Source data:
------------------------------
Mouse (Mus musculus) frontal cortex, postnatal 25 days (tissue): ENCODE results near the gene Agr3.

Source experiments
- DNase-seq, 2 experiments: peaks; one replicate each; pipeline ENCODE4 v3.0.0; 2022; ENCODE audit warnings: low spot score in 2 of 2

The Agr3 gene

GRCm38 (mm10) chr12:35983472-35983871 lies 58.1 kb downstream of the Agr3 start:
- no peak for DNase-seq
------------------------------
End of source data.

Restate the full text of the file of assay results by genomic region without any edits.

Mouse (Mus musculus) frontal cortex, postnatal 25 days (tissue): ENCODE results near the gene Agr3.

Source experiments
- DNase-seq, 2 experiments: peaks; one replicate each; pipeline ENCODE4 v3.0.0; 2022; ENCODE audit warnings: low spot score in 2 of 2

The Agr3 gene

GRCm38 (mm10) chr12:35983472-35983871 lies 58.1 kb downstream of the Agr3 start:
- no peak for DNase-seq